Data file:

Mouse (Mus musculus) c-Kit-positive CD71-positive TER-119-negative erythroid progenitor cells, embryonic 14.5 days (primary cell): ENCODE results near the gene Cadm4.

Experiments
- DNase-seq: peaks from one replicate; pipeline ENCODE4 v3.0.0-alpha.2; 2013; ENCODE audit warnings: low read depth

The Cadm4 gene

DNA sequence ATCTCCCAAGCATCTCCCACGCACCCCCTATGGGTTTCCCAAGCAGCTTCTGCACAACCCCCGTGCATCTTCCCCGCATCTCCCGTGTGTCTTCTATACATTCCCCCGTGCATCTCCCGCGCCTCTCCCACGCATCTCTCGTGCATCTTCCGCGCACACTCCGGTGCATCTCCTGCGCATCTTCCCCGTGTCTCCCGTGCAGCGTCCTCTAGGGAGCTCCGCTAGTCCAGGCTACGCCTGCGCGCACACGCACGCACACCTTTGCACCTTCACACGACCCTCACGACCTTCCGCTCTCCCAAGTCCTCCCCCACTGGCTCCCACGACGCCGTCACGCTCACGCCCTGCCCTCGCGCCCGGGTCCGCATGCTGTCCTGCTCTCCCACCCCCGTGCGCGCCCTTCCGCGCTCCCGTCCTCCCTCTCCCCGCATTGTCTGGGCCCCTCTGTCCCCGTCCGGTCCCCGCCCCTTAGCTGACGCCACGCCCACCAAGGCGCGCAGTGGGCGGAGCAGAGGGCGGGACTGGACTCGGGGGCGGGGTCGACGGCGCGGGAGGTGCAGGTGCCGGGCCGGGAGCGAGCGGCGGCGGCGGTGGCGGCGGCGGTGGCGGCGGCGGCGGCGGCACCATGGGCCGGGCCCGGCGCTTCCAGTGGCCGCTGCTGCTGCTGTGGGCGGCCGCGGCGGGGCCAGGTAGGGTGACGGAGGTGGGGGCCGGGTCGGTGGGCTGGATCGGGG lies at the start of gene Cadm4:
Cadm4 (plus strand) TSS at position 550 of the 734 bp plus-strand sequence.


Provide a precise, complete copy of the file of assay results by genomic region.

Mouse (Mus musculus) c-Kit-positive CD71-positive TER-119-negative erythroid progenitor cells, embryonic 14.5 days (primary cell): ENCODE results near the gene Cadm4.

Experiments
- DNase-seq: peaks from one replicate; pipeline ENCODE4 v3.0.0-alpha.2; 2013; ENCODE audit warnings: low read depth

The Cadm4 gene

DNA sequence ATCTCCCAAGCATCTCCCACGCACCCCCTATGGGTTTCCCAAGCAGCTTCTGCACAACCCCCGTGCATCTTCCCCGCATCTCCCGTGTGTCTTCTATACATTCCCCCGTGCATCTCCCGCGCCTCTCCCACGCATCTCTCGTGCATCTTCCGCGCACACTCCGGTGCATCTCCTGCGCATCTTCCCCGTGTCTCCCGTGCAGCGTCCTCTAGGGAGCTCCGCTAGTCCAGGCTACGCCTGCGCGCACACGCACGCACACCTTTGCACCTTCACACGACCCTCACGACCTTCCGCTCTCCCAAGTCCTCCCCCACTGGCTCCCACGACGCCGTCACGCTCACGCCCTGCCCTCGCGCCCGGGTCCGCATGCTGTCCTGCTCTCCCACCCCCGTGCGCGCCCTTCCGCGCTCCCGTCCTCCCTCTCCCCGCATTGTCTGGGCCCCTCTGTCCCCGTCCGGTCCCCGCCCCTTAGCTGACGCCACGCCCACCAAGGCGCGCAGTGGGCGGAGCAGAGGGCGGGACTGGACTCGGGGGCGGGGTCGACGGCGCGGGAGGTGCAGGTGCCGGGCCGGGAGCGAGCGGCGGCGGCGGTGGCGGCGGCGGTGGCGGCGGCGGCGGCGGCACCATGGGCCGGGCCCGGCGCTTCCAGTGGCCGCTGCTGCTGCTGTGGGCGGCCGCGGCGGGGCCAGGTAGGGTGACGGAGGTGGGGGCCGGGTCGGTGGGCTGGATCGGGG lies at the start of gene Cadm4:
Cadm4 (plus strand) TSS at position 550 of the 734 bp plus-strand sequence.